Nicholas Fox Weber, author of the acclaimed Patron Saints (“Exhilarating avant-garde entertainment”—Sam Hunter, The New York Times Book Review ) and Balthus (“The authoritative account of his life and work”—Michael Ravitch, Newsday ), gives us now the idiosyncratic lives of Sterling and Stephen Clark—two of America’s greatest art collectors, heirs to the Singer sewing machine fortune, and for decades enemies of each other. He tells the story, as well, of the two generations that preceded theirs, giving us an intimate portrait of one of the least known of America’s richest families.
He begins with Edward Clark—the brothers’ grandfather, who amassed the Clark fortune in the late-nineteenth century—a man with nerves of steel; a Sunday school teacher who became the business partner of the wild inventor and genius Isaac Merritt Singer. And, by the turn of the twentieth century, was the major stockholder of the Singer Manufacturing Company.
We follow Edward’s rise as a real estate wizard making headlines in 1880 when he commissioned Manhattan’s first luxury apartment building. The house was called “Clark’s Folly”; today it’s known as the Dakota.
We see Clark’s son—Alfred—enigmatic and famously reclusive; at thirty-eight he inherited $50 million and became one of the country’s richest men. An image of propriety—good husband, father of four—in Europe, he led a secret homosexual life. Alfred was a man with a passion for art and charity, which he passed on to his four sons, in particular Sterling and Stephen Clark.
Sterling, the second-oldest, buccaneering and controversial, loved impressionism, created his own museum in Williamstown, Massachusetts—and shocked his family by marrying an actress from the Comédie Française. Together the Sterling Clarks collected thousands of paintings and bred racehorses.
In a highly public case, Sterling sued his three brothers over issues of inheritance, and then never spoke to them again.
He was one of the central figures linked to a bizarre and little-known attempted coup against Franklin Delano Roosevelt’s presidency. We are told what really happened and why—and who in American politics was implicated but never prosecuted.
Sterling’s brother—Stephen—self-effacing and responsible—became chairman and president of the Museum of Modern Art and gave that institution its first painting, Edward Hopper’s House by the Railroad . Thirteen years later, in an act that provoked intense controversy, Stephen dismissed the Museum’s visionary founding director, Alfred Barr, who for more than a decade had single-handedly established the collection and exhibition programs that determined how the art of the twentieth century was regarded.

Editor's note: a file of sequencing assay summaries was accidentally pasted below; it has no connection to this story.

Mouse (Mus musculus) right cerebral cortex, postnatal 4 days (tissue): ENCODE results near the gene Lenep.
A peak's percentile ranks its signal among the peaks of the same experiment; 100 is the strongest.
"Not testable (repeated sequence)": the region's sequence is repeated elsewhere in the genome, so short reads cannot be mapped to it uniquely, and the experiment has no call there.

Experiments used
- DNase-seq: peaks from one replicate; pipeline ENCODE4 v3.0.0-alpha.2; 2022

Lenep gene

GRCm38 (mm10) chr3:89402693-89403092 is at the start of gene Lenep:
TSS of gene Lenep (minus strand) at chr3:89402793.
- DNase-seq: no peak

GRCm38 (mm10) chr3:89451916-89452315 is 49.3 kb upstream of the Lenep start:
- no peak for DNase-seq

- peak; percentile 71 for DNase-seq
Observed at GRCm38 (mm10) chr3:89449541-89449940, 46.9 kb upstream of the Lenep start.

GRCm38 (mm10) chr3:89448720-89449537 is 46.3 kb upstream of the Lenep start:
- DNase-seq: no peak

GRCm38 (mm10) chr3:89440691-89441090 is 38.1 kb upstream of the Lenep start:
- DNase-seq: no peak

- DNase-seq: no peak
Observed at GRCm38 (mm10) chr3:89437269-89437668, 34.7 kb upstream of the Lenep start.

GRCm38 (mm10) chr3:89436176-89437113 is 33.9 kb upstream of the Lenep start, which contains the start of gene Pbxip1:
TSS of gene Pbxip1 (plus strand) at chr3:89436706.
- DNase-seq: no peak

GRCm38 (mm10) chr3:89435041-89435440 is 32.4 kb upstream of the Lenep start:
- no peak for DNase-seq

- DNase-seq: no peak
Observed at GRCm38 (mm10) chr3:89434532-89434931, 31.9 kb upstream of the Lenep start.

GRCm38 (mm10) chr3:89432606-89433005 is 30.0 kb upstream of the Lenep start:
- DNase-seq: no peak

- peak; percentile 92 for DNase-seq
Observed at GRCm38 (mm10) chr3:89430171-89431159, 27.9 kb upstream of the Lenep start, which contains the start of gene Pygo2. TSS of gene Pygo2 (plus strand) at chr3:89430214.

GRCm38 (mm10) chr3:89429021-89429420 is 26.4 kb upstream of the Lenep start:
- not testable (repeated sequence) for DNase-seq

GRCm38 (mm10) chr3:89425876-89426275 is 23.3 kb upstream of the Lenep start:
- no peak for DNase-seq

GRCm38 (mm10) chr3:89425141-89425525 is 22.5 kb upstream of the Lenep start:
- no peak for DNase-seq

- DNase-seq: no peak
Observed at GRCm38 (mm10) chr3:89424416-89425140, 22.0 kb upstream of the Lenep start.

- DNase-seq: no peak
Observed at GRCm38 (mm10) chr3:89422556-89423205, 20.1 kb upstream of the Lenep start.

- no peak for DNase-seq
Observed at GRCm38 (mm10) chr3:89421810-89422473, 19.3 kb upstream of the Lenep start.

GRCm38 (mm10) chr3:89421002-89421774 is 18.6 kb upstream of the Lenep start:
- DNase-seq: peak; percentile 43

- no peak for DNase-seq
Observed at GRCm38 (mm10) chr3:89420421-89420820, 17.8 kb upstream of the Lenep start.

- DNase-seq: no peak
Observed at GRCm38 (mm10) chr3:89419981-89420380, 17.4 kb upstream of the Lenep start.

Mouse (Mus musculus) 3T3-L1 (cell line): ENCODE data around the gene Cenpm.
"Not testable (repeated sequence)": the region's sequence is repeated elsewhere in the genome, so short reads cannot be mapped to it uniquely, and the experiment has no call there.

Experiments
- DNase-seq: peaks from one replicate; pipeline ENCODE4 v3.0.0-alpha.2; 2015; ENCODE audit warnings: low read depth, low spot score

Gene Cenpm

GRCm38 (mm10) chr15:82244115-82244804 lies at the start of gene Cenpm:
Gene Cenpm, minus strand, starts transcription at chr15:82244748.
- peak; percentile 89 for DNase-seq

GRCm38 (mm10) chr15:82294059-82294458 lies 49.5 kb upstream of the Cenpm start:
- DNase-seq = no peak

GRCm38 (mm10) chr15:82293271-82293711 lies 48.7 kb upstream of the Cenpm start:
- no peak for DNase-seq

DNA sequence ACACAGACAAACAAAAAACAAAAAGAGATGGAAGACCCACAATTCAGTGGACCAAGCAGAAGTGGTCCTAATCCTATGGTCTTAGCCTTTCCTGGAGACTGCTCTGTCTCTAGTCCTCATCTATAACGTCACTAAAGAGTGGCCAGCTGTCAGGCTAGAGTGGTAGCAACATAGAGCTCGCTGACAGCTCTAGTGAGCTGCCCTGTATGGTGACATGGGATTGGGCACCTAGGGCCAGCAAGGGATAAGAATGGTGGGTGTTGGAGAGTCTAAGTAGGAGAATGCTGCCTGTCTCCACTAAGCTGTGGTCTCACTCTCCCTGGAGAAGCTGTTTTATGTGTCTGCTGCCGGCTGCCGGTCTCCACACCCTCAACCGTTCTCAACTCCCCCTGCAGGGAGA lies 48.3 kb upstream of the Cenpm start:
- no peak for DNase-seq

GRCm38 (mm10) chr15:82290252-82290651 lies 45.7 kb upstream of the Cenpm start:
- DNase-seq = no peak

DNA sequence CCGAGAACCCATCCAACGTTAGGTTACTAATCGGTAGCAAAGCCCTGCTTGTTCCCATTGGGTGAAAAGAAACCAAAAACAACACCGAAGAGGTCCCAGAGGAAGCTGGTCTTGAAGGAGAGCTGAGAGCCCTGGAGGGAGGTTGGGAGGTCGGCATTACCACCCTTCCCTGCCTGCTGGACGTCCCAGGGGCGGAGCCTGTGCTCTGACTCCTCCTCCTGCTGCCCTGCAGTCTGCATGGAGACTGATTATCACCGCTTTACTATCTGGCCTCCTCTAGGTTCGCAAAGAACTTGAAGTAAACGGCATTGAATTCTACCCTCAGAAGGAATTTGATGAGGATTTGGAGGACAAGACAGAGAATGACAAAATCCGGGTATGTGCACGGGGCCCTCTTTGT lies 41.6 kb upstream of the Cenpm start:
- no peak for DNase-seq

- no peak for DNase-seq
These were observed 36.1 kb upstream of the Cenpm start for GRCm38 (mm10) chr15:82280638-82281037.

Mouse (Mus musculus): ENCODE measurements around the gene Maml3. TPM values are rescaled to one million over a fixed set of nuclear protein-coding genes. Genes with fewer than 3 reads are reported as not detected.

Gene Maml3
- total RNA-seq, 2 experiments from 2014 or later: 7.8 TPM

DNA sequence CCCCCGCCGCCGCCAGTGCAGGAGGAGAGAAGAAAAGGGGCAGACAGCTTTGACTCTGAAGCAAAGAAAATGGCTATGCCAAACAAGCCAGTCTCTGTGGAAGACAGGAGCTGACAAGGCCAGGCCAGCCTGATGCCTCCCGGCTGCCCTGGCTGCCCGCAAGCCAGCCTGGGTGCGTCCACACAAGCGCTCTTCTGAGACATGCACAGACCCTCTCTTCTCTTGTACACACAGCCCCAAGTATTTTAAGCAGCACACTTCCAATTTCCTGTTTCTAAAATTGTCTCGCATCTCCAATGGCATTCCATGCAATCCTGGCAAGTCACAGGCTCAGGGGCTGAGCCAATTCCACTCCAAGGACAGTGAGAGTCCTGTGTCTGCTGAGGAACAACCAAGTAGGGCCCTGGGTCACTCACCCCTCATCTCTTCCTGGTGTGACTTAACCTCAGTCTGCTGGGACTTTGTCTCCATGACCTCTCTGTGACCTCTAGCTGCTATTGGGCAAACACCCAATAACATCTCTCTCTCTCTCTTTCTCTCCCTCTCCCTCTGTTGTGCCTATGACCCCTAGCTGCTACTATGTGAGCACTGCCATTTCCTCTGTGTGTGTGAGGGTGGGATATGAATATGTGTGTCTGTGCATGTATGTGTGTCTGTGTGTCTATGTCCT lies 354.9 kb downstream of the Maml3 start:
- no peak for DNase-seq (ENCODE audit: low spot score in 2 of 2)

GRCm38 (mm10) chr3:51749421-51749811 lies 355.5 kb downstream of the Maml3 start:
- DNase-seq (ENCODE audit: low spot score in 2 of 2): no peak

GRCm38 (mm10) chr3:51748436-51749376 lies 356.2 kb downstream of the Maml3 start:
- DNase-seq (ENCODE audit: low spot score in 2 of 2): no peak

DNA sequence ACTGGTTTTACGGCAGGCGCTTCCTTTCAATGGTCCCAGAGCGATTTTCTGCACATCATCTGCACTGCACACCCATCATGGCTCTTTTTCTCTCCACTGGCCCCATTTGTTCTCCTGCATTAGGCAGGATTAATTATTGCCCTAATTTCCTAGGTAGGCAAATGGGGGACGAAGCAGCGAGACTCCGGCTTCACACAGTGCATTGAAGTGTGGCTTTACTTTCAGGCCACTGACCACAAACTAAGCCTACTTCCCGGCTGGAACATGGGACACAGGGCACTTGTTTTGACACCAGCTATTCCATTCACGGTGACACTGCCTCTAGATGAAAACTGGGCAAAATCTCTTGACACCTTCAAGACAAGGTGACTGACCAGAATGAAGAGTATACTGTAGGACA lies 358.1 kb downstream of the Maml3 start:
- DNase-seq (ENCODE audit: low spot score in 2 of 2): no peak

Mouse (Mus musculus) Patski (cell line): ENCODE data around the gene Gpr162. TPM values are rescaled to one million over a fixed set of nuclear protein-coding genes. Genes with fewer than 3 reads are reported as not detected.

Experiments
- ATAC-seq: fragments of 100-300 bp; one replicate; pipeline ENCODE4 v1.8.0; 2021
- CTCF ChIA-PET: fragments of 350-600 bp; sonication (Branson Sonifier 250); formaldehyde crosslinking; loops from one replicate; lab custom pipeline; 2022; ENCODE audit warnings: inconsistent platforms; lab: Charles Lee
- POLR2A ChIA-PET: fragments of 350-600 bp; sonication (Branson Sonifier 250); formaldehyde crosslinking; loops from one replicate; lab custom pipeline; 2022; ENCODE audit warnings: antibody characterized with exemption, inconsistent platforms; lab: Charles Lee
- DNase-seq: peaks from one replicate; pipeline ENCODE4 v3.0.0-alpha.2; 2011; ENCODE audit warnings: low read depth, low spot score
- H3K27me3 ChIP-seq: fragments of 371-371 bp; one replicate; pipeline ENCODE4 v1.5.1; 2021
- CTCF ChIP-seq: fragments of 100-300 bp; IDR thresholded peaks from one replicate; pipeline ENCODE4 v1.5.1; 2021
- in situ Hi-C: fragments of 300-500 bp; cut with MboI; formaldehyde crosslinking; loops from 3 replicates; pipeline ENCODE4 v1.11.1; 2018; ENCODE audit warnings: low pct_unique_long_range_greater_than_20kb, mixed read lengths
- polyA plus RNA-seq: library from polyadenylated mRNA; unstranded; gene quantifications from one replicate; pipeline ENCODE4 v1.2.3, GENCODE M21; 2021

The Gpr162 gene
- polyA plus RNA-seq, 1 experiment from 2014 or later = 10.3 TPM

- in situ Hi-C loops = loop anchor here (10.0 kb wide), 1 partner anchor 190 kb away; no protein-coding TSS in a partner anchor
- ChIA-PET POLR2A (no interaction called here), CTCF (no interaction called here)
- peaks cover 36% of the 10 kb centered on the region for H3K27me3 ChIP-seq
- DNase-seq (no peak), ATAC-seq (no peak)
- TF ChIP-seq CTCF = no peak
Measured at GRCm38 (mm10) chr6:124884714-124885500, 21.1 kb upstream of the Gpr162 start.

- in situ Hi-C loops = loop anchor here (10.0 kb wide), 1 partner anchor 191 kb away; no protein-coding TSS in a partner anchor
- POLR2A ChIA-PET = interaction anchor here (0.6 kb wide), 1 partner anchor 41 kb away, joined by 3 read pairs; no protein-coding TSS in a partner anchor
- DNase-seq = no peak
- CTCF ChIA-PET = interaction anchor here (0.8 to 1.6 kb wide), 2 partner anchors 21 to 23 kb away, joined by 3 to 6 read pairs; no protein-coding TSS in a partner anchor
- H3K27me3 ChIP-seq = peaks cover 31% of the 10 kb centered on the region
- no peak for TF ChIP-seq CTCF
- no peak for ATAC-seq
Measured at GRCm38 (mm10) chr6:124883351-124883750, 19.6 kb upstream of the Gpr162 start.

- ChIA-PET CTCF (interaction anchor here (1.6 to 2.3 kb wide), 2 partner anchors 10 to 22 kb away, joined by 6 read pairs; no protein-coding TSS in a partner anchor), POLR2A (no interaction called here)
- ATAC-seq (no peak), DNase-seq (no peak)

Stephen gave or bequeathed to museums many of the paintings that today are still their greatest attractions.
With authority, insight, and a flair for evoking time and place, Weber examines the depths of the brothers’ passions, the vehemence of their lifelong feud, the great art they acquired, and the profound and lasting impact they had on artistic vision in America.
From the Hardcover edition.
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|Title of eBook: The Clarks of Cooperstown|
|Release Date: 03-12-2009|
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|Publisher: Knopf Doubleday Publishing Group|
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The Clarks of Cooperstown
Chapter One: Edward
The person whose amassing of a fortune made all the collecting and high living possible was Edward Cabot Clark. Edward’s grandsons—Sterling and Stephen and their brothers, Edward and Ambrose—would not have been who they were without the wealth they acquired thanks to Edward’s phenomenal business success. They reaped the rewards of their grandfather’s financial acumen, legal expertise, and common sense; and Sterling and Stephen, if not the other two, also felt the imprint of Edward’s personality. While on the surface Edward, a Sunday-school teacher as well as a lawyer, was a man of traditional bearing who comported himself with conservative demeanor, he was intensely strong-willed, determined, and uncompromising, as well as crafty. Even if their own father, Edward’s son Alfred, was a bird of a different feather, Edward’s triumph in the world of commerce gave Sterling and Stephen their mettle and sense of entitlement.
The mild-mannered but tough man whose estate of twenty-five million dollars, no mean sum in 1882, allowed his heirs to do everything they did gave the impression of being an ordinary upright citizen, but he had a phenomenal grasp of power. He recognized the possession of patents as a key to triumph in commerce; and he had rare acuity about the needs and desires of ordinary citizens. With nerves of steel, and his finger on the pulse of the average American housewife, this well-situated business lawyer in New York City had at a young age burst beyond the confines of his milieu. On the surface he appeared to be an ordinary civic leader of correct bearing. When he died after thirty years of growin